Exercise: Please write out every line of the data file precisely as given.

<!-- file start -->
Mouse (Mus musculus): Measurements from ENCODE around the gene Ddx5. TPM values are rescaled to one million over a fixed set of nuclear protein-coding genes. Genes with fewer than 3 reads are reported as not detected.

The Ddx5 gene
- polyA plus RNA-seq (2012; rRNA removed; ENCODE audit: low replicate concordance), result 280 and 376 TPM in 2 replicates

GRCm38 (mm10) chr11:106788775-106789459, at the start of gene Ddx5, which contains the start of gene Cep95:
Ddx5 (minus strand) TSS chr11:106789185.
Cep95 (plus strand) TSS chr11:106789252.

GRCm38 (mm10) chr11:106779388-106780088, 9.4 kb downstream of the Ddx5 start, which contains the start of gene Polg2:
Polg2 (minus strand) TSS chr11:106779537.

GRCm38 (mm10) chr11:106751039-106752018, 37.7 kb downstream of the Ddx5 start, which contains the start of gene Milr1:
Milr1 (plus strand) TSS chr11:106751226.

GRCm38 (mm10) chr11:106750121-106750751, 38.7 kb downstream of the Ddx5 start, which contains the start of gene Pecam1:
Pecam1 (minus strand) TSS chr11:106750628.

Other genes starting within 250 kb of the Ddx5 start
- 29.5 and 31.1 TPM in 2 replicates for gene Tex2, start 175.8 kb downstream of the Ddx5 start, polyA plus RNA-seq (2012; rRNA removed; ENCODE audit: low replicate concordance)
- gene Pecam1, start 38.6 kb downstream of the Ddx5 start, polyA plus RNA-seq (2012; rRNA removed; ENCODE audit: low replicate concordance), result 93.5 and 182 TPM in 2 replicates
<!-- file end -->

Mouse (Mus musculus): Measurements from ENCODE around the gene Ddx5. TPM values are rescaled to one million over a fixed set of nuclear protein-coding genes. Genes with fewer than 3 reads are reported as not detected.

The Ddx5 gene
- polyA plus RNA-seq (2012; rRNA removed; ENCODE audit: low replicate concordance), result 280 and 376 TPM in 2 replicates

GRCm38 (mm10) chr11:106788775-106789459, at the start of gene Ddx5, which contains the start of gene Cep95:
Ddx5 (minus strand) TSS chr11:106789185.
Cep95 (plus strand) TSS chr11:106789252.

GRCm38 (mm10) chr11:106779388-106780088, 9.4 kb downstream of the Ddx5 start, which contains the start of gene Polg2:
Polg2 (minus strand) TSS chr11:106779537.

GRCm38 (mm10) chr11:106751039-106752018, 37.7 kb downstream of the Ddx5 start, which contains the start of gene Milr1:
Milr1 (plus strand) TSS chr11:106751226.

GRCm38 (mm10) chr11:106750121-106750751, 38.7 kb downstream of the Ddx5 start, which contains the start of gene Pecam1:
Pecam1 (minus strand) TSS chr11:106750628.

Other genes starting within 250 kb of the Ddx5 start
- 29.5 and 31.1 TPM in 2 replicates for gene Tex2, start 175.8 kb downstream of the Ddx5 start, polyA plus RNA-seq (2012; rRNA removed; ENCODE audit: low replicate concordance)
- gene Pecam1, start 38.6 kb downstream of the Ddx5 start, polyA plus RNA-seq (2012; rRNA removed; ENCODE audit: low replicate concordance), result 93.5 and 182 TPM in 2 replicates